This prolonged acquisition time limits successful body imaging
because body physiology defines maximum breath-hold as
approximately 20 seconds, normal respiratory cycle as approximately
3 seconds, and cardiac-cycle period as approximately 1 second.
In order to avoid motion artifact, image acquisition times must be
shorter than these normal physiologic processes. Strategies to
reduce scan times involve reducing the value of each of the scan
time parameters (TR, phase-encoding steps, and NEX).
Fast imaging techniques
Faster pulse sequences
The conventional spin-echo sequence was introduced in the mid
It is the standard MR imaging pulse sequence with the application
of a 90° RF pulse, a 180° refocusing pulse, the slice selection,
and frequency-encoding and phase-encoding gradients (Figure 4A).
Each RF excitation results in 1 phase-encoding step that fills 1
line of k-space. Because of the long acquisition times (4 to 8
minutes) with conventional spin-echo sequences, it is not suitable
for body imaging. TR may be reduced in conventional spin-echo
sequences; however, this affects tissue contrast and results in
images that are T1-weighted.
In 1986, gradient-recalled echo (GRE) sequences were introduced.
These sequences modify the conventional spin echo by using smaller
(<90°) flip angles and by using gradients, rather than a 180°
rephasing pulse (Figure 4B). Gradient-recalled echo allows
T1-weighted, T1- and T2*-weighted, T2*-weighted, and proton density
images to be obtained with very short TRs. Image times were reduced
to 200 to 300 msec, for a 128 matrix, fast enough to obtain
single-slice breath- hold images of the abdomen.
Since the development of spin-echo and GRE sequences, numerous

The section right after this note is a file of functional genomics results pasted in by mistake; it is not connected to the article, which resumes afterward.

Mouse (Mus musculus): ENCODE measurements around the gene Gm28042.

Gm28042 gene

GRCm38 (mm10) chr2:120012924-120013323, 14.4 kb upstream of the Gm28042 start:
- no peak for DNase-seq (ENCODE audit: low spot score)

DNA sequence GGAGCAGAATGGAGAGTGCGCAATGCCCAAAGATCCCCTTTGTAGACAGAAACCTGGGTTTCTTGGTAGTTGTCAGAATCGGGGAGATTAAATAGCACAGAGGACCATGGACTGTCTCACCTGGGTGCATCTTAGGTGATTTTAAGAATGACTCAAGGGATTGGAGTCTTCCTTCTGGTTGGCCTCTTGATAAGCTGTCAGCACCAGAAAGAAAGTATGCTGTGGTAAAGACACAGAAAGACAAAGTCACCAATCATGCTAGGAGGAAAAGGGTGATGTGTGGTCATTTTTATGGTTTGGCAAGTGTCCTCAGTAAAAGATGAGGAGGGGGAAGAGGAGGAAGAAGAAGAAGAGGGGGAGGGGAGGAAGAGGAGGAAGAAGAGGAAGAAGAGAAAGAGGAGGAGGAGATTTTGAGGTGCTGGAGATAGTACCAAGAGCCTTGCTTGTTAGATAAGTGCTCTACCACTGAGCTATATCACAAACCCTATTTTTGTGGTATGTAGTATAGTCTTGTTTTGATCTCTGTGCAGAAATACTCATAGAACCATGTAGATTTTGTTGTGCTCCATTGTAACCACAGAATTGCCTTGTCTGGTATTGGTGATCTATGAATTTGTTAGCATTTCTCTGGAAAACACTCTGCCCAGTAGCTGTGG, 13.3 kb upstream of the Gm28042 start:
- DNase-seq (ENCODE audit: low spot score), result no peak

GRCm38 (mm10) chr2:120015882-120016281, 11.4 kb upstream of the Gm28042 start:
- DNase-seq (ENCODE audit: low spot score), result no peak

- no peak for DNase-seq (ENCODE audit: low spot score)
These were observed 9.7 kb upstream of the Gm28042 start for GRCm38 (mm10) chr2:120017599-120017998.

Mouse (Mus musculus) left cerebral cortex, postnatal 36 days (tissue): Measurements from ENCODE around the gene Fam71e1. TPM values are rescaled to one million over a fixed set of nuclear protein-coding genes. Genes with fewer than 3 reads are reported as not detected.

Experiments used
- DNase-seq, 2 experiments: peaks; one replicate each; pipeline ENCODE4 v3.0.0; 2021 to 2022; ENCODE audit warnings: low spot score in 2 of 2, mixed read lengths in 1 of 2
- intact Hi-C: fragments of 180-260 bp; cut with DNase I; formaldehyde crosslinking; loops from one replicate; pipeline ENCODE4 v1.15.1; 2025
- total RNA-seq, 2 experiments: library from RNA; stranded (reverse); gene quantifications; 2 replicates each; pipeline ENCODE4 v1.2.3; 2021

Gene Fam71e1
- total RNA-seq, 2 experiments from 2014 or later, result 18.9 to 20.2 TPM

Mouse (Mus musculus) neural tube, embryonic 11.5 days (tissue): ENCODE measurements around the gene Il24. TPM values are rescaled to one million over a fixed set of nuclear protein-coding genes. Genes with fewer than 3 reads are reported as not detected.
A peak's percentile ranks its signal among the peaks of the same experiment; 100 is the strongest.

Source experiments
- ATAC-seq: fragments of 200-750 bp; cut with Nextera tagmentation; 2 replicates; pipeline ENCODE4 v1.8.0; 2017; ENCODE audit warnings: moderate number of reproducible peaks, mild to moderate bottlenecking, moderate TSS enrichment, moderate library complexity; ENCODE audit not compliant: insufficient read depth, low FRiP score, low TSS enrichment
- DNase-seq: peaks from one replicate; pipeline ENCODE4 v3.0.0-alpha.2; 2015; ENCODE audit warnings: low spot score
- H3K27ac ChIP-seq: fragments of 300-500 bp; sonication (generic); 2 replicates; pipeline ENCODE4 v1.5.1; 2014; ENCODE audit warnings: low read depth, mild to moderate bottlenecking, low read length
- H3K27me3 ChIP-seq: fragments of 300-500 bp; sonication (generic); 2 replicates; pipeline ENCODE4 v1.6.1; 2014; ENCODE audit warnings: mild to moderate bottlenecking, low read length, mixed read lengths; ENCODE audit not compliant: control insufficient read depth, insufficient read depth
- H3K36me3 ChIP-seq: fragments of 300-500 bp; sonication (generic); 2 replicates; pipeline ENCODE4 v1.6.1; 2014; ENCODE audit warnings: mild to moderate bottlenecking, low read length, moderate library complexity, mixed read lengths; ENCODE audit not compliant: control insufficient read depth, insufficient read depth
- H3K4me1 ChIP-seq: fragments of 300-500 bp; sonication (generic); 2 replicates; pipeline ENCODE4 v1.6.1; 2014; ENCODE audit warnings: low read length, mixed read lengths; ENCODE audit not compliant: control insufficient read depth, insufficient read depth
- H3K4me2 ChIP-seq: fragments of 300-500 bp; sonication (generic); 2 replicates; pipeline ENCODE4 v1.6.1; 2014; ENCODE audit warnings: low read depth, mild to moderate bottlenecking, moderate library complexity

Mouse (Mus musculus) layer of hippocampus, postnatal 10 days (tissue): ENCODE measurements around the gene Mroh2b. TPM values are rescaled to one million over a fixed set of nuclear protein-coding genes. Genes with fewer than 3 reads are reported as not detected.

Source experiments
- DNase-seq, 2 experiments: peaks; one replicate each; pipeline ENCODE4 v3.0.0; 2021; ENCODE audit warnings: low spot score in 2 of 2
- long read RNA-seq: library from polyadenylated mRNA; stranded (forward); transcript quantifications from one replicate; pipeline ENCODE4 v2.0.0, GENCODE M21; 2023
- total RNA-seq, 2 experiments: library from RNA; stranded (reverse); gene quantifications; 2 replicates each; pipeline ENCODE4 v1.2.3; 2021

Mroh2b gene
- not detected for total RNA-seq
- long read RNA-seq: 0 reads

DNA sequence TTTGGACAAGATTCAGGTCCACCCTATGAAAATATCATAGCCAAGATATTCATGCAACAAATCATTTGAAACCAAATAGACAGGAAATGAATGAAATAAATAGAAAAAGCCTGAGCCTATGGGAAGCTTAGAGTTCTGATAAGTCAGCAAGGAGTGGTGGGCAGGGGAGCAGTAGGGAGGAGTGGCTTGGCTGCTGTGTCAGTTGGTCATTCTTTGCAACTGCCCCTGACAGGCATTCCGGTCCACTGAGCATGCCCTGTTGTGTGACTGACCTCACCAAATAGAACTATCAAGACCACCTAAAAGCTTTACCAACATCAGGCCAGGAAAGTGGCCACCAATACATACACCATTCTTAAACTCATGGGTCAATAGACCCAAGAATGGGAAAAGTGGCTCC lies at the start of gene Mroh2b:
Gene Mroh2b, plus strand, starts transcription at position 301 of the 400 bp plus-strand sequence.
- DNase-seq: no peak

pulse sequences have been developed (Table 2).
These new pulse sequences are the result of changes to the basic
spin-echo and GRE sequences combined with variations in how
phase-encoding steps are performed and how k-space is acquired.
These pulse sequences can be placed into 1 of 3 major categories:
multiple spin-echo, GRE, and echoplanar imaging (EPI).
Multiple spin-echo sequences
Multiple spin echo is also known as rapid acquisition relaxation
enhanced (RARE) sequence or fast spin echo on systems from GE
Medical Systems (Milwaukee, WI) and turbo spin echo on systems from
Phillips (Best, The Netherlands) and Siemens Medical Systems
(Iselin, NJ). Multiple spin echo, as described by Henning in 1986,
modifies the conventional spin-echo sequence by application of a
series of 180° refocusing pulses and obtaining echoes after each
180° pulse (Figure 4C). With each excitation, multiple lines of
k-space are filled. The number of echoes acquired per 90° RF pulse
is known as the echo train length (ETL) and imaging scan time is
decreased in proportion to the value of the ETL. For example, if
the ETL is 4, the imaging acquisition speed is increased by a
factor of 4. The echo time (TE) is only an "effective TE" and can
be used to weigh the image: for T1-weighted images, a short
effective TE is used; for T2-weighted images, a long effective TE
The advantage of a multiple spin-echo sequence is that k-space
is filled much more rapidly and image acquisition time is reduced.
Multiple spin-echo sequences are insensitive to magnetic
There are many disadvantages of multiple spin-echo sequences,
such as blurring caused by T2 decay
--with each refocusing echo, the signal intensity drops, resulting
in more distortion. Also, power deposition to the patient from
multiple 180° RF pulses is a limiting factor. The gradient and
spin-echo sequences have been developed to overcome this effect.
Another disadvantage of multiple spin-echo sequences is that fat is
bright on T2-weighted images because of no signal loss due to
J-coupling (carbon-proton interaction) effects.
Bright fat can interfere with evaluation of bright signal from
pathology (hyperintense lesion on T2-weighted images, or
gadolinium-enhancing lesion on T1-weighted images). Fat suppression
techniques are therefore important in fast MR imaging.
In GRE sequences, image contrast is determined by TR, TE, and
The rapid acquisition times in GRE allow for
electrocardiogram-gated cine images of the heart and true 3D